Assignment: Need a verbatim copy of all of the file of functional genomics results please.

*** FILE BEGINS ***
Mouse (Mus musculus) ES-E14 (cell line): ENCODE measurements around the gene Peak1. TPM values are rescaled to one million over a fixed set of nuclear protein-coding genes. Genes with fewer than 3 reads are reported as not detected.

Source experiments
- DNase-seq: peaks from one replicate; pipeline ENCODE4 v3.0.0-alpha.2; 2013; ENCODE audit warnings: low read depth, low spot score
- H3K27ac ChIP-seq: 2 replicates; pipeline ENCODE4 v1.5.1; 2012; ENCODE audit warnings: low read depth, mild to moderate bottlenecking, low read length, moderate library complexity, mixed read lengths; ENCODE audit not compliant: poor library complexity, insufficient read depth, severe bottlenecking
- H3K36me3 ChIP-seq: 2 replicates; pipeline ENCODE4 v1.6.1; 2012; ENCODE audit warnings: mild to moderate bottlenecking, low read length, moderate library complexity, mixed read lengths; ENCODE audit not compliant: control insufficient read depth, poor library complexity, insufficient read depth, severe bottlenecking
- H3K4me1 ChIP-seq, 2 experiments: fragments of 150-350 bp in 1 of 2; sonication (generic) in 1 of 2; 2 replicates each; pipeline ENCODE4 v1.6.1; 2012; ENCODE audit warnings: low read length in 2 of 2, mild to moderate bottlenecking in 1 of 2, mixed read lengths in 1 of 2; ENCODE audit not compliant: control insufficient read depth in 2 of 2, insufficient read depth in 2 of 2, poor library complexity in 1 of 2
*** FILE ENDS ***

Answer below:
Mouse (Mus musculus) ES-E14 (cell line): ENCODE measurements around the gene Peak1. TPM values are rescaled to one million over a fixed set of nuclear protein-coding genes. Genes with fewer than 3 reads are reported as not detected.

Source experiments
- DNase-seq: peaks from one replicate; pipeline ENCODE4 v3.0.0-alpha.2; 2013; ENCODE audit warnings: low read depth, low spot score
- H3K27ac ChIP-seq: 2 replicates; pipeline ENCODE4 v1.5.1; 2012; ENCODE audit warnings: low read depth, mild to moderate bottlenecking, low read length, moderate library complexity, mixed read lengths; ENCODE audit not compliant: poor library complexity, insufficient read depth, severe bottlenecking
- H3K36me3 ChIP-seq: 2 replicates; pipeline ENCODE4 v1.6.1; 2012; ENCODE audit warnings: mild to moderate bottlenecking, low read length, moderate library complexity, mixed read lengths; ENCODE audit not compliant: control insufficient read depth, poor library complexity, insufficient read depth, severe bottlenecking
- H3K4me1 ChIP-seq, 2 experiments: fragments of 150-350 bp in 1 of 2; sonication (generic) in 1 of 2; 2 replicates each; pipeline ENCODE4 v1.6.1; 2012; ENCODE audit warnings: low read length in 2 of 2, mild to moderate bottlenecking in 1 of 2, mixed read lengths in 1 of 2; ENCODE audit not compliant: control insufficient read depth in 2 of 2, insufficient read depth in 2 of 2, poor library complexity in 1 of 2